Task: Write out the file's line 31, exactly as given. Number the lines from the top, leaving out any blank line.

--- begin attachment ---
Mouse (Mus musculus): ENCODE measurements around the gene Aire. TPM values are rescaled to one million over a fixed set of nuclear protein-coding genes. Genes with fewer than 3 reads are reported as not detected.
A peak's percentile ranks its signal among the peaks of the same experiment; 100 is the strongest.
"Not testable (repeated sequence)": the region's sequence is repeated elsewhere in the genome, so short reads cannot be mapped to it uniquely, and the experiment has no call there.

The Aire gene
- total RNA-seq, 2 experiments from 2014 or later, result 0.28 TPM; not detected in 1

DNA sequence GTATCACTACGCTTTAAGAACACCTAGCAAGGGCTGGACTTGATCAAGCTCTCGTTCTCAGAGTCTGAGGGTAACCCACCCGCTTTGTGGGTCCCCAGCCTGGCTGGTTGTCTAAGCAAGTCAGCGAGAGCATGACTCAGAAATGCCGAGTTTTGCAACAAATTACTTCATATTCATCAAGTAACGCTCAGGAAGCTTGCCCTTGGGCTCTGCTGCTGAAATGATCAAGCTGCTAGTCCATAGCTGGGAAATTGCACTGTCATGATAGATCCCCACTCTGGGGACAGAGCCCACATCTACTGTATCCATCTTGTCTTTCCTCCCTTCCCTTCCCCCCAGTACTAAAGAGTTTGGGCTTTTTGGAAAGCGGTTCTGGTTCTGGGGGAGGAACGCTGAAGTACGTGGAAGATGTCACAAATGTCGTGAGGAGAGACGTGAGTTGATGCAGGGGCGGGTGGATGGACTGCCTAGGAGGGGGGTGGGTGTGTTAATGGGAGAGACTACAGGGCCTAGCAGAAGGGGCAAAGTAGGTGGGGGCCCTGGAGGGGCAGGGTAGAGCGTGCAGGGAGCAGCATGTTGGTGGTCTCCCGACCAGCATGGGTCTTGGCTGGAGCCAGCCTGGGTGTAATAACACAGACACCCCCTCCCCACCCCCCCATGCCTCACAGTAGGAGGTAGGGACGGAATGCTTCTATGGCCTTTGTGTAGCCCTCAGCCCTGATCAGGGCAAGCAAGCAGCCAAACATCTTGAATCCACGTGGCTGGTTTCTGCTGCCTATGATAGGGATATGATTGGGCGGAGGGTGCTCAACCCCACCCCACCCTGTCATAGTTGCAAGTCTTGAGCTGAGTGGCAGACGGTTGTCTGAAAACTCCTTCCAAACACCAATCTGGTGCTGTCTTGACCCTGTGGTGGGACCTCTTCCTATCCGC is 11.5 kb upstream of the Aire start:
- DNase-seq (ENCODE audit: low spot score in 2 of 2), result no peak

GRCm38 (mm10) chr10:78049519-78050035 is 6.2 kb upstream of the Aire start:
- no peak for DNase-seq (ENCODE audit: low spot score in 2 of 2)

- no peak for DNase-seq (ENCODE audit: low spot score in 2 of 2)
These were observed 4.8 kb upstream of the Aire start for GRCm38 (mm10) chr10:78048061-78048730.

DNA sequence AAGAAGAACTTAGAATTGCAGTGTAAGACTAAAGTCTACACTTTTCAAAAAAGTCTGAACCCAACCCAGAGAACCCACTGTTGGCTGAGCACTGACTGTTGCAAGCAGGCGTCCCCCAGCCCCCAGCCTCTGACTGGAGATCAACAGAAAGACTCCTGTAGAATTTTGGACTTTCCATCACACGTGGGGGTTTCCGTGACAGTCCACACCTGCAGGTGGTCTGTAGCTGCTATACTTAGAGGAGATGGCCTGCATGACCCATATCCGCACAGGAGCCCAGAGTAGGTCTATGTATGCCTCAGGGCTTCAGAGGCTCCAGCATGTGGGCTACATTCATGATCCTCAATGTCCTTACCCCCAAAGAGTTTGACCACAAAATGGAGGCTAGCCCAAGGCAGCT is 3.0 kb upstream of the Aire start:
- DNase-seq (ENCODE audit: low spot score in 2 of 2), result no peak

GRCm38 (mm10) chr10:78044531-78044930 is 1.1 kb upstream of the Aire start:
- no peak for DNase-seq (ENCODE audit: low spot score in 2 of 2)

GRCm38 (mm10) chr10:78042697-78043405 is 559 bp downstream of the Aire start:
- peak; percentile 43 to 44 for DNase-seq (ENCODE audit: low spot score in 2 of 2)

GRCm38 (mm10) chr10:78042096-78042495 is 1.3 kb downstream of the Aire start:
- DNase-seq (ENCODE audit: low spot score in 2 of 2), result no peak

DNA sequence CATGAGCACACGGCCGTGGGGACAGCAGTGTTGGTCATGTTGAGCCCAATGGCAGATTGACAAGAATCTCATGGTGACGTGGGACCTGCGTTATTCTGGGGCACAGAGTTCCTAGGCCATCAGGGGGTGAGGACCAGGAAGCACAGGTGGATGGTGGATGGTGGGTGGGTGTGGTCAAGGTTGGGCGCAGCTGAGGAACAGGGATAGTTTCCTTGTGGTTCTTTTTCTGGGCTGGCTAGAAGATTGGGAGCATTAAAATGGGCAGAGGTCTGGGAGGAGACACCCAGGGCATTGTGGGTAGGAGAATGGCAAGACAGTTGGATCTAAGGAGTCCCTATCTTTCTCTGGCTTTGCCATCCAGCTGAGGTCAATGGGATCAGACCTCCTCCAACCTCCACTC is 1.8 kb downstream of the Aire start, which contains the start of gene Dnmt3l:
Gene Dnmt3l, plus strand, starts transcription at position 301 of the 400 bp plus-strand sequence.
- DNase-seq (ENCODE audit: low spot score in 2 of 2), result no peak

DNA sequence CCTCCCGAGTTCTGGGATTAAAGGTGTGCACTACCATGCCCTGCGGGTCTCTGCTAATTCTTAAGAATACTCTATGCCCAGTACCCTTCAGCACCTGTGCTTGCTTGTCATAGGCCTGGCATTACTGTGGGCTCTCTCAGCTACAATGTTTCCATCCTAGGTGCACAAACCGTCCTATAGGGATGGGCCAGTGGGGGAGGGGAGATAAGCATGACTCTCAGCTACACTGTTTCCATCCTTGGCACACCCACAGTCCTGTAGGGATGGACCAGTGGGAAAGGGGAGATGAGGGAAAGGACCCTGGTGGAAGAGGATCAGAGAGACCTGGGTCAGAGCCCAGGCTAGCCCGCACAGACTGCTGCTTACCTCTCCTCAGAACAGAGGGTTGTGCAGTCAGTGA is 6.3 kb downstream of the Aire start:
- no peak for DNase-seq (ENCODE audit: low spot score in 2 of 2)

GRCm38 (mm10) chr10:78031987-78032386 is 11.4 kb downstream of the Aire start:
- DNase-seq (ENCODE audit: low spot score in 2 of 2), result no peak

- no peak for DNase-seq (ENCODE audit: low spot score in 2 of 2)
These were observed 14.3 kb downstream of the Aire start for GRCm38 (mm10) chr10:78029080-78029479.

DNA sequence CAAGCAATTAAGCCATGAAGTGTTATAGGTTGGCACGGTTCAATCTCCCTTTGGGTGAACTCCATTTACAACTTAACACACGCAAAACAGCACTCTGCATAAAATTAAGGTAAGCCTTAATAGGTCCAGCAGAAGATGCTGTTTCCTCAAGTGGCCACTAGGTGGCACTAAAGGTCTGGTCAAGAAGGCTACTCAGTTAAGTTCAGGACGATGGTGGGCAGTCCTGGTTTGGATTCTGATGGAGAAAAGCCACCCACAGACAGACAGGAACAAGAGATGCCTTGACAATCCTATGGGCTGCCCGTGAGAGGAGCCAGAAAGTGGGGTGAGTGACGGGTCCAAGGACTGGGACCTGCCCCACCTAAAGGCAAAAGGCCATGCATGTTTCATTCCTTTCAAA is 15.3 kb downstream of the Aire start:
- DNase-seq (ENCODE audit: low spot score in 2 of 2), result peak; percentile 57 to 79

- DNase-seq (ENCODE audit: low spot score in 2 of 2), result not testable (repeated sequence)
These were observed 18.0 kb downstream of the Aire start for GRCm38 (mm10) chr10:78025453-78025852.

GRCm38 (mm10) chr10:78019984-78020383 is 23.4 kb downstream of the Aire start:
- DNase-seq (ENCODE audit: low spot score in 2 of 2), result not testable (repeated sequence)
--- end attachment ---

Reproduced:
- DNase-seq (ENCODE audit: low spot score in 2 of 2), result not testable (repeated sequence)